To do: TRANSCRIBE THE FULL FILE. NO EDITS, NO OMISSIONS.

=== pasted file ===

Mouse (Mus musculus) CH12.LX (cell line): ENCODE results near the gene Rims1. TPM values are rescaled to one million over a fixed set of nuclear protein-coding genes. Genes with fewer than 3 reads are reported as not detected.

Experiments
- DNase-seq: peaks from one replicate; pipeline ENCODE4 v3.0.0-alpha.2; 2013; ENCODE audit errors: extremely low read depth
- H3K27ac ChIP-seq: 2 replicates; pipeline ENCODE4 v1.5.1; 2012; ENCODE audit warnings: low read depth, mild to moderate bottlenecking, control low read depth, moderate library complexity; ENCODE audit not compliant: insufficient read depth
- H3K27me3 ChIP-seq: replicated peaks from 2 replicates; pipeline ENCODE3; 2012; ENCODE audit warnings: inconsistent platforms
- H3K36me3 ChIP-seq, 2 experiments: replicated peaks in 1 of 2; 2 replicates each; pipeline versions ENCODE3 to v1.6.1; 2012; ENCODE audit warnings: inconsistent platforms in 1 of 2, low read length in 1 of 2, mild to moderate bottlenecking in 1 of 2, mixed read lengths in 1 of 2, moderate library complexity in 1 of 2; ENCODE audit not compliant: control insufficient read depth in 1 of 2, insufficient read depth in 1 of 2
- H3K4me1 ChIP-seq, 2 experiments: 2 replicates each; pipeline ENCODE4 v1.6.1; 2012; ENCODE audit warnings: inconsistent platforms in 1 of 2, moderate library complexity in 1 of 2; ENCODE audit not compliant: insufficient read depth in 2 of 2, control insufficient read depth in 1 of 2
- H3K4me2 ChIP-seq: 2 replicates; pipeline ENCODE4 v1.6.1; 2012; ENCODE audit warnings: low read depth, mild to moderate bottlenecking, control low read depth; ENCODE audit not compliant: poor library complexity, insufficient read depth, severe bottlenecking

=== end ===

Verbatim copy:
Mouse (Mus musculus) CH12.LX (cell line): ENCODE results near the gene Rims1. TPM values are rescaled to one million over a fixed set of nuclear protein-coding genes. Genes with fewer than 3 reads are reported as not detected.

Experiments
- DNase-seq: peaks from one replicate; pipeline ENCODE4 v3.0.0-alpha.2; 2013; ENCODE audit errors: extremely low read depth
- H3K27ac ChIP-seq: 2 replicates; pipeline ENCODE4 v1.5.1; 2012; ENCODE audit warnings: low read depth, mild to moderate bottlenecking, control low read depth, moderate library complexity; ENCODE audit not compliant: insufficient read depth
- H3K27me3 ChIP-seq: replicated peaks from 2 replicates; pipeline ENCODE3; 2012; ENCODE audit warnings: inconsistent platforms
- H3K36me3 ChIP-seq, 2 experiments: replicated peaks in 1 of 2; 2 replicates each; pipeline versions ENCODE3 to v1.6.1; 2012; ENCODE audit warnings: inconsistent platforms in 1 of 2, low read length in 1 of 2, mild to moderate bottlenecking in 1 of 2, mixed read lengths in 1 of 2, moderate library complexity in 1 of 2; ENCODE audit not compliant: control insufficient read depth in 1 of 2, insufficient read depth in 1 of 2
- H3K4me1 ChIP-seq, 2 experiments: 2 replicates each; pipeline ENCODE4 v1.6.1; 2012; ENCODE audit warnings: inconsistent platforms in 1 of 2, moderate library complexity in 1 of 2; ENCODE audit not compliant: insufficient read depth in 2 of 2, control insufficient read depth in 1 of 2
- H3K4me2 ChIP-seq: 2 replicates; pipeline ENCODE4 v1.6.1; 2012; ENCODE audit warnings: low read depth, mild to moderate bottlenecking, control low read depth; ENCODE audit not compliant: poor library complexity, insufficient read depth, severe bottlenecking